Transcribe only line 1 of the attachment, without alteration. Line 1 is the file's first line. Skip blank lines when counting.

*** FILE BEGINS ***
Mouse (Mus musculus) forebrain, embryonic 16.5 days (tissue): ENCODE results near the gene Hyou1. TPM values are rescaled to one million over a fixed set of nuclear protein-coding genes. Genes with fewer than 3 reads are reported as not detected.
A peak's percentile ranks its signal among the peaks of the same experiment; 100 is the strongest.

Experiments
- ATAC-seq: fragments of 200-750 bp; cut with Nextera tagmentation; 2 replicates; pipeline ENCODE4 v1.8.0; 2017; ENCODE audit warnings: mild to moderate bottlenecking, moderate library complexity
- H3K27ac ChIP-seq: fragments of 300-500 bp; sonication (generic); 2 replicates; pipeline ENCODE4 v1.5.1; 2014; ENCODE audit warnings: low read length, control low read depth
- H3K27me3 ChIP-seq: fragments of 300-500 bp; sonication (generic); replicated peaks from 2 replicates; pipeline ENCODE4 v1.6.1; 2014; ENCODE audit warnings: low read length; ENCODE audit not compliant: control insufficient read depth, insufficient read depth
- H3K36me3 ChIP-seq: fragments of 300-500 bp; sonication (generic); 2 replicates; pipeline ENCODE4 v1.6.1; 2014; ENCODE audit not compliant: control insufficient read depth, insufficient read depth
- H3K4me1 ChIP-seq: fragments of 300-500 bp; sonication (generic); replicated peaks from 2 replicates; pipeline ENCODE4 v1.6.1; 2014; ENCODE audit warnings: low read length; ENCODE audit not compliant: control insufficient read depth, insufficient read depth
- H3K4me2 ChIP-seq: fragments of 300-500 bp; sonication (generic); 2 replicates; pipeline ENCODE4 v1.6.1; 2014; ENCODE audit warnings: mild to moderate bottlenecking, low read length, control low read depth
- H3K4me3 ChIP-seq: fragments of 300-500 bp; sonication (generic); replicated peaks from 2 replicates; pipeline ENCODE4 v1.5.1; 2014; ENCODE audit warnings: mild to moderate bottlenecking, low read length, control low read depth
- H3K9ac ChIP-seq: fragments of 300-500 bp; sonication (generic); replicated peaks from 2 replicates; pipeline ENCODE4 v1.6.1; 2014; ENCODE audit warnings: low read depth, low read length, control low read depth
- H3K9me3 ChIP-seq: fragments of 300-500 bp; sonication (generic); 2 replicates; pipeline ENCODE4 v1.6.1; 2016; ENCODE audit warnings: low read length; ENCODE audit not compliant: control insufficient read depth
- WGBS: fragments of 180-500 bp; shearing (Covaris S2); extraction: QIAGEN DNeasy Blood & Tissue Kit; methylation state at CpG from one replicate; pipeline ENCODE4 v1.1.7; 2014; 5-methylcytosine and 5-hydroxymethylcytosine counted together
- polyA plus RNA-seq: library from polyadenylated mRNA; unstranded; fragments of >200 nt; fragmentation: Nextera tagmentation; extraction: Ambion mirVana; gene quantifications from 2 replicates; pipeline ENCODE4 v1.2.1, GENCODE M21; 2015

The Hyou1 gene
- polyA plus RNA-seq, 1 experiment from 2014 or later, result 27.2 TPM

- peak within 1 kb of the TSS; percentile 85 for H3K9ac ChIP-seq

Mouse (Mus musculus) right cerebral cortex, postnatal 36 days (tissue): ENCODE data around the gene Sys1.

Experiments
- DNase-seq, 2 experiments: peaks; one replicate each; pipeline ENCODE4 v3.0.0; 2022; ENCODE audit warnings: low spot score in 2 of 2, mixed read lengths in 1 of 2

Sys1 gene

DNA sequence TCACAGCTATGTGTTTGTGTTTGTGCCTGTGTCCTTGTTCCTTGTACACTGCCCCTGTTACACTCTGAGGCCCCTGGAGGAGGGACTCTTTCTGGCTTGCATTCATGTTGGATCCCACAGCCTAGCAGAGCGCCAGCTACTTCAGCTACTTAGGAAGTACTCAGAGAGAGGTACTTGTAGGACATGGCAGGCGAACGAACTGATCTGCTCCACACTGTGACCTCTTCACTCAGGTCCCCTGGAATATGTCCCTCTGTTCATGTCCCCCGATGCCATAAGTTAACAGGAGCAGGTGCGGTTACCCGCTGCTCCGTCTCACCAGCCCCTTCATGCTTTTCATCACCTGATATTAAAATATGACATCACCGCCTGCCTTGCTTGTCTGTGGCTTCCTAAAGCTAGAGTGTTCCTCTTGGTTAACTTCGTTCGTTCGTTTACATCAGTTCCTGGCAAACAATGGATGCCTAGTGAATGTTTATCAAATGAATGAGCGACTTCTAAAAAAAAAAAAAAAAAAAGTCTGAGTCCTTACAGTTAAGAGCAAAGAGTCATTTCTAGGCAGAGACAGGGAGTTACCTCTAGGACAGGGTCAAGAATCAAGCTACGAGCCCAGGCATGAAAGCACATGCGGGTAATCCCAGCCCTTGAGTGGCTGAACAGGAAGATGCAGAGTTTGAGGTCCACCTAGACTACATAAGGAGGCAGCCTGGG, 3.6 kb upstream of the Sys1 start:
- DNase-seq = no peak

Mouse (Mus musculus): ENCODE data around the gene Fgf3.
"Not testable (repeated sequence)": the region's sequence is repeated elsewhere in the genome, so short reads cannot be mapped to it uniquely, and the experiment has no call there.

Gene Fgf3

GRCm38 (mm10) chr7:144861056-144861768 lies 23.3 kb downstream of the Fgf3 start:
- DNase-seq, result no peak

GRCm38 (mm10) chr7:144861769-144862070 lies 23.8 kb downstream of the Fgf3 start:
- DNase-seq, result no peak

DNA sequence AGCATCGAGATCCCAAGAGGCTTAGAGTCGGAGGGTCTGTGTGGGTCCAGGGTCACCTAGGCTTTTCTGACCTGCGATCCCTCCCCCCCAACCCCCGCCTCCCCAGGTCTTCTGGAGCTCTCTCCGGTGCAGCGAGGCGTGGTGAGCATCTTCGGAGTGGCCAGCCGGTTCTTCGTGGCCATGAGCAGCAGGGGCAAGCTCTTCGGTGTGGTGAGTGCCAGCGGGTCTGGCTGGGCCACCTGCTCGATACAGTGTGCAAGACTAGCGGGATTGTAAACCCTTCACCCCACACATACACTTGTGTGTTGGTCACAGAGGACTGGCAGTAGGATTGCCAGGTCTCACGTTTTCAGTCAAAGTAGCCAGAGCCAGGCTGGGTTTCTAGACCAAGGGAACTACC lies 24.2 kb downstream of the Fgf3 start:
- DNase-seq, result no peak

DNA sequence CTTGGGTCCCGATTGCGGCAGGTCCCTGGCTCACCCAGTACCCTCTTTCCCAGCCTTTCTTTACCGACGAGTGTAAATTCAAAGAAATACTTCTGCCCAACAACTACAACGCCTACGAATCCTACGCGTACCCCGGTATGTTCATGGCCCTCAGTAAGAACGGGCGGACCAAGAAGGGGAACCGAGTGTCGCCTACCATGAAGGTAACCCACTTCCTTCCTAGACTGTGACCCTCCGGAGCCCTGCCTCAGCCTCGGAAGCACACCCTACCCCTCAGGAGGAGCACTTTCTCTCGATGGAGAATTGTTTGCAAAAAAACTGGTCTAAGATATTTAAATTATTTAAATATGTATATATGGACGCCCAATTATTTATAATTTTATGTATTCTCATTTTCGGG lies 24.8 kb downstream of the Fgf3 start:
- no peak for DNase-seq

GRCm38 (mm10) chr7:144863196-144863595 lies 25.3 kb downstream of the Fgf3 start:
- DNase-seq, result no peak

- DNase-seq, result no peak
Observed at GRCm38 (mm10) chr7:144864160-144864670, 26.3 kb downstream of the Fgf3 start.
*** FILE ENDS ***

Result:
Mouse (Mus musculus) forebrain, embryonic 16.5 days (tissue): ENCODE results near the gene Hyou1. TPM values are rescaled to one million over a fixed set of nuclear protein-coding genes. Genes with fewer than 3 reads are reported as not detected.